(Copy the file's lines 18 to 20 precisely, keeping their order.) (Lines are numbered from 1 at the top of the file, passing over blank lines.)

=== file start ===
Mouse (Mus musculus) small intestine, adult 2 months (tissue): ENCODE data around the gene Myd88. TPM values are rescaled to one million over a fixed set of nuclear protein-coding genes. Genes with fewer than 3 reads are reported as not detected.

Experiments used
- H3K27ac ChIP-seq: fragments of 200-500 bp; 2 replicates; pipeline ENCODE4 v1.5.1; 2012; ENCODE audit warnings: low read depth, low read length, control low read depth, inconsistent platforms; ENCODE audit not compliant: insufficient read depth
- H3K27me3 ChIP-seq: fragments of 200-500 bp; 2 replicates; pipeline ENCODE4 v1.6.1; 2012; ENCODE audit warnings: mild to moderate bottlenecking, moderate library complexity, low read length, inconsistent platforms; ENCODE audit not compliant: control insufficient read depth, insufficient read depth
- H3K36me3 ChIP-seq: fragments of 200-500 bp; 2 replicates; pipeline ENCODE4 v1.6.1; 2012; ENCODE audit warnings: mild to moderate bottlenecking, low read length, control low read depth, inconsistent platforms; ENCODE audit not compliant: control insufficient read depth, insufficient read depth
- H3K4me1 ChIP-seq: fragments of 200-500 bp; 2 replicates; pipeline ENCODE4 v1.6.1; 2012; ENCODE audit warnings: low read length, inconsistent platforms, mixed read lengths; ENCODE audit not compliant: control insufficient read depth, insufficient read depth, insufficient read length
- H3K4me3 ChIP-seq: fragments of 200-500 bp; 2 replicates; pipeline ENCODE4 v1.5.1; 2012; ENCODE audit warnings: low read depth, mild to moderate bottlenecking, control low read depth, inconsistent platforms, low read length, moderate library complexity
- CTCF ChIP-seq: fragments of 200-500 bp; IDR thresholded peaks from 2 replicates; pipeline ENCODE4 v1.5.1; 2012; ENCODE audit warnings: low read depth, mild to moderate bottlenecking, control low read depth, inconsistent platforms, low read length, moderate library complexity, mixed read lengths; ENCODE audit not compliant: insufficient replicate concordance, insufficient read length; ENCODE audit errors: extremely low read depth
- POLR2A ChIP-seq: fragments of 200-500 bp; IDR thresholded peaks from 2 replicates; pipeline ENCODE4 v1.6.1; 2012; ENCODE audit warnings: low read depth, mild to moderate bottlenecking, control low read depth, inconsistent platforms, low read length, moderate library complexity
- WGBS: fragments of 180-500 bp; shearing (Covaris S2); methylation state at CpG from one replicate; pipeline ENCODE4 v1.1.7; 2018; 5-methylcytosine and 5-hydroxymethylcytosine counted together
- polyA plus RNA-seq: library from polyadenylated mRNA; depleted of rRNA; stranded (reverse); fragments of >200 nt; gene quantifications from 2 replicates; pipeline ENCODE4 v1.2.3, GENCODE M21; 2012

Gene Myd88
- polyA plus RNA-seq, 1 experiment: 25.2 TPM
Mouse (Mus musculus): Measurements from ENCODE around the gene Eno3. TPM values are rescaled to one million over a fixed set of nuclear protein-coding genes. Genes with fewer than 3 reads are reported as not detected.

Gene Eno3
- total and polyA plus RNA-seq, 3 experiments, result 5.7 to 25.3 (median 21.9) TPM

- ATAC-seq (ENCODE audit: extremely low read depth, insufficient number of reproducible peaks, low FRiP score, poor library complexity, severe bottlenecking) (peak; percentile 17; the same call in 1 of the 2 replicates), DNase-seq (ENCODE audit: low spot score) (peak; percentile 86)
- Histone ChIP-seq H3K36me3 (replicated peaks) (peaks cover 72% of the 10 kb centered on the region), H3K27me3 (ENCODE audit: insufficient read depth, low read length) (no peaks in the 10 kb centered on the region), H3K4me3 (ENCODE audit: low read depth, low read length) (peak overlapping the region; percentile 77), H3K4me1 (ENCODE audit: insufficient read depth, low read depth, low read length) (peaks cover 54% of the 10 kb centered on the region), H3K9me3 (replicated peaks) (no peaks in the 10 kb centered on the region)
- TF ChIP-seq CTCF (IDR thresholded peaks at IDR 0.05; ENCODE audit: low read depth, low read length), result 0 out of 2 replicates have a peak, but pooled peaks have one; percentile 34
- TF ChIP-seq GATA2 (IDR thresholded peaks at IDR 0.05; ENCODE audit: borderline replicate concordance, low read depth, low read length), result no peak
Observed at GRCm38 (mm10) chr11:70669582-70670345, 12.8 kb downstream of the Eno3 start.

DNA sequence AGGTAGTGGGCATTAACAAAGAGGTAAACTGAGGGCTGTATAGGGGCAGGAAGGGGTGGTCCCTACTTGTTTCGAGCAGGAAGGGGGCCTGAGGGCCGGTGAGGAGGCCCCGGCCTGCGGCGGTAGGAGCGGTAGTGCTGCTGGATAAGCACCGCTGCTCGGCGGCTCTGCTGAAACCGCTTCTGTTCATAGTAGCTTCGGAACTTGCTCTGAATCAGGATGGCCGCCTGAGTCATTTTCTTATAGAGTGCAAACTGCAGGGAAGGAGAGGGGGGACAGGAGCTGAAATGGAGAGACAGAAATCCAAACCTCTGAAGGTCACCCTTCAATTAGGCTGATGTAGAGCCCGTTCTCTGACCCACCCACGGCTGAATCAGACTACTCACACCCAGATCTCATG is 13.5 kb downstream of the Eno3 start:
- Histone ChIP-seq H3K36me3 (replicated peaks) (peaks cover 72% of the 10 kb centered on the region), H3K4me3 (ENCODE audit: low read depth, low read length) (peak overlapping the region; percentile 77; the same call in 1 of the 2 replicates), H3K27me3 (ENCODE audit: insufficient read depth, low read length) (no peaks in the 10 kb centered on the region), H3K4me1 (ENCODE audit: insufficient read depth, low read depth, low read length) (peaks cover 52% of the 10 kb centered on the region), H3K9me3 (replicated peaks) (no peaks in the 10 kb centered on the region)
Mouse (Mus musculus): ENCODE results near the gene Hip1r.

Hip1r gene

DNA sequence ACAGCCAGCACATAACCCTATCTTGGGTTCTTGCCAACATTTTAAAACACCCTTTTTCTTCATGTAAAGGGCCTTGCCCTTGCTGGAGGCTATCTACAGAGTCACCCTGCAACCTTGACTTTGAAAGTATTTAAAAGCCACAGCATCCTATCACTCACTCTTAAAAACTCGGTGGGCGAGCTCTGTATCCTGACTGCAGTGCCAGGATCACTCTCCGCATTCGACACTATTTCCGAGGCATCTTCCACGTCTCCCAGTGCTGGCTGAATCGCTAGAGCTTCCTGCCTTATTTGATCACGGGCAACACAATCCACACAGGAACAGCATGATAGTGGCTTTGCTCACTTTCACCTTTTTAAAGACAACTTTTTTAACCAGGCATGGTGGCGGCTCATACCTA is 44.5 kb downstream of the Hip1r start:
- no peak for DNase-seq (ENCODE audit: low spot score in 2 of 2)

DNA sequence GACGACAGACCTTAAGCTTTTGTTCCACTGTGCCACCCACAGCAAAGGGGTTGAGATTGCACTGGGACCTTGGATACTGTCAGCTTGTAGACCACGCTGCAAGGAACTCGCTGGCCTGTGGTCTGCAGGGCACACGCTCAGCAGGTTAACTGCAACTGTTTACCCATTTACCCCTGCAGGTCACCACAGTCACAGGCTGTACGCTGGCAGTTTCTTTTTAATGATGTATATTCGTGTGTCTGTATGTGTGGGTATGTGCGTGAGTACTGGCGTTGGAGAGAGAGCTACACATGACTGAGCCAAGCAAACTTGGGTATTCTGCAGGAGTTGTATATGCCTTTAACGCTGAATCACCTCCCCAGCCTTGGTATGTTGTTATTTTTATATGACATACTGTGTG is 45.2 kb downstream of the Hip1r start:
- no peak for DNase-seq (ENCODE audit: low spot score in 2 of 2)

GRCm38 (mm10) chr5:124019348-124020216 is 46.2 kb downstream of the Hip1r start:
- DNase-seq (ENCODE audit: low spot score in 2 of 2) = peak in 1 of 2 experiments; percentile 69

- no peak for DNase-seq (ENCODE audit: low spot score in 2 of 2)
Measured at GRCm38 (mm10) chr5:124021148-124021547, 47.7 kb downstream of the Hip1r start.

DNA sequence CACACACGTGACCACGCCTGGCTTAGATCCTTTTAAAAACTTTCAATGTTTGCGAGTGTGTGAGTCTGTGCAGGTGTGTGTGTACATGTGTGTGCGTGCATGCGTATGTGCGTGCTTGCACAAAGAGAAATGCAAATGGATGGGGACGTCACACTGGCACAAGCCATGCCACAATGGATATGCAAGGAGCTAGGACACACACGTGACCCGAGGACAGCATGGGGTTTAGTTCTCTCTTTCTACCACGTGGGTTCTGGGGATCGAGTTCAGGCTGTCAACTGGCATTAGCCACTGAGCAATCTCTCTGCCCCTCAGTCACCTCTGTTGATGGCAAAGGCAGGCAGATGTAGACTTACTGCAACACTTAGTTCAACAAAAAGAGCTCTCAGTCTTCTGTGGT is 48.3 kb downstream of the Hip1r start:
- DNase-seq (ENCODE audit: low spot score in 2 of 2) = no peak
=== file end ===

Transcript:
- Histone ChIP-seq H3K36me3 (replicated peaks) (peaks cover 72% of the 10 kb centered on the region), H3K27me3 (ENCODE audit: insufficient read depth, low read length) (no peaks in the 10 kb centered on the region), H3K4me3 (ENCODE audit: low read depth, low read length) (peak overlapping the region; percentile 77), H3K4me1 (ENCODE audit: insufficient read depth, low read depth, low read length) (peaks cover 54% of the 10 kb centered on the region), H3K9me3 (replicated peaks) (no peaks in the 10 kb centered on the region)
- TF ChIP-seq CTCF (IDR thresholded peaks at IDR 0.05; ENCODE audit: low read depth, low read length), result 0 out of 2 replicates have a peak, but pooled peaks have one; percentile 34
- TF ChIP-seq GATA2 (IDR thresholded peaks at IDR 0.05; ENCODE audit: borderline replicate concordance, low read depth, low read length), result no peak